Improved traffic flows if platooning reached 60% penetration
-Lower Cost of Freight
No need for driver salaries leads to lower transportation costs
Overall cost of freight lower by up to 40% per kilometer, in part due to 4% to 20% fuel-efficiency in platooned vehicles (depending on the study)
Piecemeal regulation could make cross-border transportation complex
Safety concerns during development
Requirements for safe autonomous vehicle operation or platooning may not be available in all geographies
-Limited Consumer Acceptance
Automated technology is not yet a reality for 3PL providers, so it has not yet been adopted and adjusted for the practicalities of everyday use
It remains to be seen how quickly 3PL providers will adopt such technology and how fast driverless vehicles and platooning can become mainstream
-Existing Non-Automated Fleets
Most large 3PL companies already have existing fleets of non-autonomous vehicles
There would be a high cost to replace entire fleets
Could be a potential benefit for new, smaller players in the automated 3PL space
-Loss of Human Jobs
Driverless cars do not require unskilled labor of drivers
Benefit to companies of lower operating costs could be harmful to employment numbers
-Improved Supply Chain Management and Efficiency
Optimization of time, resources, and labor
Reduction of duplicated effort with greater insight into advance management (lower out of stocks, faster transportation time, lower congestion in warehouses, etc.)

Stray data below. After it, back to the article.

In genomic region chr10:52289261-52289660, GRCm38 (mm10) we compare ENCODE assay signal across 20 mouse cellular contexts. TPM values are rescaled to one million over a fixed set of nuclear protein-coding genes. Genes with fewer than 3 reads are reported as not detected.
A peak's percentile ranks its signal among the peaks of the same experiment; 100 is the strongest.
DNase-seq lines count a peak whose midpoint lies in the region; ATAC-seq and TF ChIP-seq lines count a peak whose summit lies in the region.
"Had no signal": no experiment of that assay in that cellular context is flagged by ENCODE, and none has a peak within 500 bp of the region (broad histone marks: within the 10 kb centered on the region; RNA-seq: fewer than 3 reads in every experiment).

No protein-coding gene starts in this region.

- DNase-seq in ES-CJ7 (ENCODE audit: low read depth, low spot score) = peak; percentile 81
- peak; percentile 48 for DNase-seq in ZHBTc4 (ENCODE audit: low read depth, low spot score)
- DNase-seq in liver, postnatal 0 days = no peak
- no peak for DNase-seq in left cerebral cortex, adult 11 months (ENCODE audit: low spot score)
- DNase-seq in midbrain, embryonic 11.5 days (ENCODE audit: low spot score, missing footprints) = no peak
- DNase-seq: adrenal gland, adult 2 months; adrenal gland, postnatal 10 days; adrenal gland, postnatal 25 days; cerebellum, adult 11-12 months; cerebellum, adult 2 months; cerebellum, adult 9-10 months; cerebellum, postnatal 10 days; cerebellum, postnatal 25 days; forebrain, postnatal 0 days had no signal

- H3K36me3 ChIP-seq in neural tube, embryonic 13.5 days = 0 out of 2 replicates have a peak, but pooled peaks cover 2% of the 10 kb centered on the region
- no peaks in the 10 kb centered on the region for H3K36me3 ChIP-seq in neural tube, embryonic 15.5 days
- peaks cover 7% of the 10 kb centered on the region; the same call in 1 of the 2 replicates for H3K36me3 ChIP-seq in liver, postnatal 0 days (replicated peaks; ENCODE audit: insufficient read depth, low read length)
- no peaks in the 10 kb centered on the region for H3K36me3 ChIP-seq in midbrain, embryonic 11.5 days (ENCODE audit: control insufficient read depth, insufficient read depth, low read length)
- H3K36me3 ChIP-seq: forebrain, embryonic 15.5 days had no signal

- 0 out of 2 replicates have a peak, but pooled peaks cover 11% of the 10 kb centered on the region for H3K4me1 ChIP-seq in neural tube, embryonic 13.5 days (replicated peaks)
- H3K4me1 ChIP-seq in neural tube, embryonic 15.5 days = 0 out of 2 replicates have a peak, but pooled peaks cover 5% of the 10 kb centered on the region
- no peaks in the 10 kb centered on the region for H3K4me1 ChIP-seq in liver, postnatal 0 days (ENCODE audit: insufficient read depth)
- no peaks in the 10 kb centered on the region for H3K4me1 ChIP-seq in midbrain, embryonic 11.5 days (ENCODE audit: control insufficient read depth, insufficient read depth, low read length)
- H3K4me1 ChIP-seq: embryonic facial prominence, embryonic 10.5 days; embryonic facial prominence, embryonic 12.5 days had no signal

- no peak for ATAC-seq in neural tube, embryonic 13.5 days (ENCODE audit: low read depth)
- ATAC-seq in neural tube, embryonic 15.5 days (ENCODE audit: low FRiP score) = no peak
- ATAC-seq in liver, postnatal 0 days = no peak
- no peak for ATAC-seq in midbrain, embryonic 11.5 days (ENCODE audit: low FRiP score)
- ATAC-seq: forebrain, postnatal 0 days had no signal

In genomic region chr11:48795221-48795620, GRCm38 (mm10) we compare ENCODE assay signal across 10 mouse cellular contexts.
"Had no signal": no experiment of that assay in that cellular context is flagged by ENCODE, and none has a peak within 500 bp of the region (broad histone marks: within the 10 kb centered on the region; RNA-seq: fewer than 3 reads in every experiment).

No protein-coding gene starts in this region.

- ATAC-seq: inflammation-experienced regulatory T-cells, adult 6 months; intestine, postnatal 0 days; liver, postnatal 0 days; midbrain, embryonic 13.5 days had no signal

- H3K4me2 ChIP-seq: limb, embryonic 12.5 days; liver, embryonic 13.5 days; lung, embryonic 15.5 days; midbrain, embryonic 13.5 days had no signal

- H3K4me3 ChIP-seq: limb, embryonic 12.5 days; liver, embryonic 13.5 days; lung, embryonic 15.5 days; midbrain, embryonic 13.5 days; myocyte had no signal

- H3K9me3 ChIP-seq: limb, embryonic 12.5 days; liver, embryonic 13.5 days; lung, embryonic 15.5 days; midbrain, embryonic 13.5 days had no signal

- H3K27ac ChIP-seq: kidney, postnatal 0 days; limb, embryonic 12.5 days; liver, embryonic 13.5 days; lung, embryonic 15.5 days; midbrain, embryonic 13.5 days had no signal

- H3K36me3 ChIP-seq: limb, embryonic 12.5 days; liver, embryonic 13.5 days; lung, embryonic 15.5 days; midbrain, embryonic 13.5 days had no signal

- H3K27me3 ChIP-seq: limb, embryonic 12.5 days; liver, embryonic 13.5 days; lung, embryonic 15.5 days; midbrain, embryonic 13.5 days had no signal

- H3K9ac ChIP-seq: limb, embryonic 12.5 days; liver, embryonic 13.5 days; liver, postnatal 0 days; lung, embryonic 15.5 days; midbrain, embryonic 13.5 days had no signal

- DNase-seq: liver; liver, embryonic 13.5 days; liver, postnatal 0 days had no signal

-Greater Visibility Across the Supply Chain
Opportunity for increased level of transparency across the entire supply chain, especially through cloud connectivity and IoT
Support for greater integration across the supply chain
-Relatively Low Cost of Entry
Multiple players in the digitization space, all competing for the largest market share
Inexpensive opportunities to try SaaS and small-scale solutions before full implementation
Many companies are competing in the same space, which may drive costs down, but also means that continuity of service may be a risk
Digitization is progressing rapidly, so today’s technologies may be obsolete next year, as new players rise and fall in the digital space
Companies may struggle to build a comprehensive adoption strategy as technology changes over time
-Cannibalization of Work from Human Labor
Digital loadboards and IoT will remove certain aspects of everyday manual labor, from in-person monitoring to check-ins and scans through various points of the supply chain process
Warehouse robotics will take over aspects of distribution center picking, packing, and processing, reducing the need for unskilled labor
Companies and workers will need to adapt to the digitized workspace with new skills and coordination with ubiquitous technology
3 of top 4 are same for shippers and providers:
-Competitiveness in the industry
-Increased efficiencies (time to deliver)
-Meeting of customer service needs
1 is different:
Shippers: Decreased operating costs
Providers: Addition of value-add services
Same top 3 across shippers and providers:
1. Uncertainty of ROI
2/3. Lack of funding; competing core IT projects
Different next priority (priorities):
#4 for shippers: A non-digital culture or mindset
#4 for providers: Lack of in-house talent to develop, implement, and monitor
#5 for providers: Insufficient dedicated resources to developing digital platforms